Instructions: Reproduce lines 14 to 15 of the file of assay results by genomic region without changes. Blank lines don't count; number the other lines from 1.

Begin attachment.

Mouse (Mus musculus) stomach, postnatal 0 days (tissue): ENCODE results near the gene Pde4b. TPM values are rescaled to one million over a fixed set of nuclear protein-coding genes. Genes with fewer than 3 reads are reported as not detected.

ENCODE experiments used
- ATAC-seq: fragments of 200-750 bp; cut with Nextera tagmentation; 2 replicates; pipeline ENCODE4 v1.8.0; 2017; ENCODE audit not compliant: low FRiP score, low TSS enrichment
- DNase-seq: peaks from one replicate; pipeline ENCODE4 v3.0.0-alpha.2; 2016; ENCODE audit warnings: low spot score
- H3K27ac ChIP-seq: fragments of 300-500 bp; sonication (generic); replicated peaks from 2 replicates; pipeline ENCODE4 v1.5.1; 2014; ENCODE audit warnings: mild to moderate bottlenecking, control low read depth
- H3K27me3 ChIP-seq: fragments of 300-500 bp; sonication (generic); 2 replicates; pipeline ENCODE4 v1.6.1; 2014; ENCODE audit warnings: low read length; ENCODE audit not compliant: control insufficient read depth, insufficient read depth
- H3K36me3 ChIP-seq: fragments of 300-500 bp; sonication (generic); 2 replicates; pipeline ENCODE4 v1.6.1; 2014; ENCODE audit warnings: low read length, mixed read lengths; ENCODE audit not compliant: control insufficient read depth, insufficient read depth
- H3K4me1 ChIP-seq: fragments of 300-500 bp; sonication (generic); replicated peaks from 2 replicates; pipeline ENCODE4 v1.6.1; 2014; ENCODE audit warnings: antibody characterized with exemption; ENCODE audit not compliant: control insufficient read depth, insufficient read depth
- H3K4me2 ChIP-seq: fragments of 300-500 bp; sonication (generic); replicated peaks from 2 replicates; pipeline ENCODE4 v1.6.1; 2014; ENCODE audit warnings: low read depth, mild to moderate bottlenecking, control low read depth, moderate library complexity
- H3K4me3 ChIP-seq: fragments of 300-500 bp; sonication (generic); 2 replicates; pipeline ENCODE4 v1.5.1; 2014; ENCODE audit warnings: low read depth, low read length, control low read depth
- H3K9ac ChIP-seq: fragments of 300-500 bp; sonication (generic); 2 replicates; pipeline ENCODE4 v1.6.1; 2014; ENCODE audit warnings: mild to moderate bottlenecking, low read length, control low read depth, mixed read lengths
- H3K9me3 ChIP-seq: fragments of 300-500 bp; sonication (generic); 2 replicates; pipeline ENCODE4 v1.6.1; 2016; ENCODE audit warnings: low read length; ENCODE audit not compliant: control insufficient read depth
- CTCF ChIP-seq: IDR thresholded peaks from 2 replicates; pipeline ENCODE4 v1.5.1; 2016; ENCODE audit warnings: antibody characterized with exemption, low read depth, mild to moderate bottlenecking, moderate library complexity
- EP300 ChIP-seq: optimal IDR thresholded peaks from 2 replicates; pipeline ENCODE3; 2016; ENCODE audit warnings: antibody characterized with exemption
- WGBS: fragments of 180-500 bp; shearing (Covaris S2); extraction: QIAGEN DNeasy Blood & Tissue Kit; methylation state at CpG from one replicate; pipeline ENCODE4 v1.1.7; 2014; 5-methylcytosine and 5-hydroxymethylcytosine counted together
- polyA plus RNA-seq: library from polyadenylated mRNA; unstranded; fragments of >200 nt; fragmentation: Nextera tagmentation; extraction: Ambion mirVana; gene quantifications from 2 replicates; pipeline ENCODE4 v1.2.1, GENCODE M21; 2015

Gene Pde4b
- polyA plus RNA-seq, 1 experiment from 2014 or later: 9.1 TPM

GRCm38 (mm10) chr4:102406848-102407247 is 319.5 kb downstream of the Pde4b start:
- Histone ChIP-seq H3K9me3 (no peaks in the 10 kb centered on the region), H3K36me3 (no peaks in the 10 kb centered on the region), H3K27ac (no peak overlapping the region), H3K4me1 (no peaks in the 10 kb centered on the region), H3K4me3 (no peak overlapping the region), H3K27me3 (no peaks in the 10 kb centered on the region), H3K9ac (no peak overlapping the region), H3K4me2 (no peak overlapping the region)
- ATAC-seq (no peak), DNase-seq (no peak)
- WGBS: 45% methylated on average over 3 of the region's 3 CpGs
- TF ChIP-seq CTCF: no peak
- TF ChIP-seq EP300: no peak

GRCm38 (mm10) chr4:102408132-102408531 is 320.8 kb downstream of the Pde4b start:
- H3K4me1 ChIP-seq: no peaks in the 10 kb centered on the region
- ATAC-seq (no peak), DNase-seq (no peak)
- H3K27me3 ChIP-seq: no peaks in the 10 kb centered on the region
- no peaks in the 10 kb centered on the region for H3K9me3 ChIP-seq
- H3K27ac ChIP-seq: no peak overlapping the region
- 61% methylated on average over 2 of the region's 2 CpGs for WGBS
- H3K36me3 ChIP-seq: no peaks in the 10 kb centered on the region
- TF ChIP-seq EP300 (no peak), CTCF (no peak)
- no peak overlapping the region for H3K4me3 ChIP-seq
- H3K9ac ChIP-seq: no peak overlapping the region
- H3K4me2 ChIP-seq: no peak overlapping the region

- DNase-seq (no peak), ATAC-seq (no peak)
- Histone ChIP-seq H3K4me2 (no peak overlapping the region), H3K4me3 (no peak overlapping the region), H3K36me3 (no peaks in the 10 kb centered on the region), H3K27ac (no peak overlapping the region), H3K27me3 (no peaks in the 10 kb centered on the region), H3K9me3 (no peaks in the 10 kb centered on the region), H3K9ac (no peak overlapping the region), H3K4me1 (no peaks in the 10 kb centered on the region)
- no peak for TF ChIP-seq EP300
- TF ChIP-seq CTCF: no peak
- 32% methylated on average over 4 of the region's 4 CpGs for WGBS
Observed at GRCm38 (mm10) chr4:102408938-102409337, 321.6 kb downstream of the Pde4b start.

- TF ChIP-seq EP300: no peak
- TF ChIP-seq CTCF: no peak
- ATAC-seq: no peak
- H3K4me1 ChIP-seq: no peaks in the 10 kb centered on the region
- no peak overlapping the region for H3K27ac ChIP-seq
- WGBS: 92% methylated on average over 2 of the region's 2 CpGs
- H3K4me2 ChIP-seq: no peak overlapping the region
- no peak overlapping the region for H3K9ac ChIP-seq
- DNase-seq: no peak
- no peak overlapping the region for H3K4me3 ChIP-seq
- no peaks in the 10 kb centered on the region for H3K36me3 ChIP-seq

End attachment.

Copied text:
- EP300 ChIP-seq: optimal IDR thresholded peaks from 2 replicates; pipeline ENCODE3; 2016; ENCODE audit warnings: antibody characterized with exemption
- WGBS: fragments of 180-500 bp; shearing (Covaris S2); extraction: QIAGEN DNeasy Blood & Tissue Kit; methylation state at CpG from one replicate; pipeline ENCODE4 v1.1.7; 2014; 5-methylcytosine and 5-hydroxymethylcytosine counted together